Prices for new cars rose during the month of May, mainly because automakers cut back on incentives and rebates offered to drivers.
Automakers very rarely change the price of a vehicle once its been announced, instead opting to respond to changing market conditions on a monthly basis. Effectively, the price of a vehicle can be raised or lowered based on how many incentives an automaker is offering at any given time. So cutting back on incentives is essentially indicative of the price of buying a new car rising.
In May, Edmunds found that the average incentive offered on a new vehicle was $2,002, down $107 from April. That figure was also down sharply from May of 2010 by $695.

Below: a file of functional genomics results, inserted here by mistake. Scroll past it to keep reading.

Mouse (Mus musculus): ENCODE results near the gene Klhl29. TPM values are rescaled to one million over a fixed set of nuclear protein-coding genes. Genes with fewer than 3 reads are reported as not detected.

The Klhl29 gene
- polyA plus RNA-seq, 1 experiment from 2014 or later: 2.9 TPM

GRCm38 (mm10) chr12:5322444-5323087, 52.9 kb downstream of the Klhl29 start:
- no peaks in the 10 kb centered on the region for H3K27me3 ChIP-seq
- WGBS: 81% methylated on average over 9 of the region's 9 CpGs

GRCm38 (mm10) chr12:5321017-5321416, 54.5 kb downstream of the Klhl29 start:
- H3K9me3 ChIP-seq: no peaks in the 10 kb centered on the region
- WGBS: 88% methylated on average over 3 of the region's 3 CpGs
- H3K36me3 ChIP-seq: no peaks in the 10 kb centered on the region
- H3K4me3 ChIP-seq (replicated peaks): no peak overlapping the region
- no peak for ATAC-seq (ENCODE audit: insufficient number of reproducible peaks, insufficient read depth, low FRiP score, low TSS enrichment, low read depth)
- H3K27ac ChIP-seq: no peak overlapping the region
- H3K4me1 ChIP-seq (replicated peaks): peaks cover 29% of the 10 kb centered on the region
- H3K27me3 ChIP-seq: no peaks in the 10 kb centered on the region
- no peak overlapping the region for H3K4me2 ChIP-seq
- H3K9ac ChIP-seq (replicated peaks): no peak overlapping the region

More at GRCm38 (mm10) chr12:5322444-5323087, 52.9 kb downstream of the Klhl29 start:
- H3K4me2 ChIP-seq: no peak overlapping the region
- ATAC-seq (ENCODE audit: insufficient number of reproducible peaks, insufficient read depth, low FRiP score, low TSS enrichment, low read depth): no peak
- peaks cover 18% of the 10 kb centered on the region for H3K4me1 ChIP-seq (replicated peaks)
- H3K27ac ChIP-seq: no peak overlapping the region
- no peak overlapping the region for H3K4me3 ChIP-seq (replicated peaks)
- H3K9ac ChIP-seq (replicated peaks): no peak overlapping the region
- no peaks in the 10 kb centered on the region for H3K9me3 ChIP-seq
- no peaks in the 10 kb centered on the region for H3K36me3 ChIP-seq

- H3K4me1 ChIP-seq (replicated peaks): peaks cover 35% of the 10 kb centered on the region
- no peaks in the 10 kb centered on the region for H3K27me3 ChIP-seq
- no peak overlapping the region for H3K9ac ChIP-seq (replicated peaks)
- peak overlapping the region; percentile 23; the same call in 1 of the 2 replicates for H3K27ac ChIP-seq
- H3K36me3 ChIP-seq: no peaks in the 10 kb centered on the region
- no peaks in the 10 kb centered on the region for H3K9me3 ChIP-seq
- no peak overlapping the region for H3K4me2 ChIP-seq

A number of factors have caused automakers to scale back on incentives. For starters, there was a blitz of deals offered during the first few months of the year in an effort to continue the sales momentum from the end of 2010, so automakers are naturally easing back now. In addition, the Japanese earthquake has slowed production, meaning that dealers are trying to sell vehicles for as high a price as possible.
Finally, some believe that the interest in smaller cars is causing incentives to be lowered. These cars start out cheaper, and thus don't need big rebates to attract sales.
"The continuing market shift toward small fuel-efficient vehicles is keeping overall auto maker incentives at the lowest levels we've seen in years," said Jessica Caldwell, an analyst for Edmunds.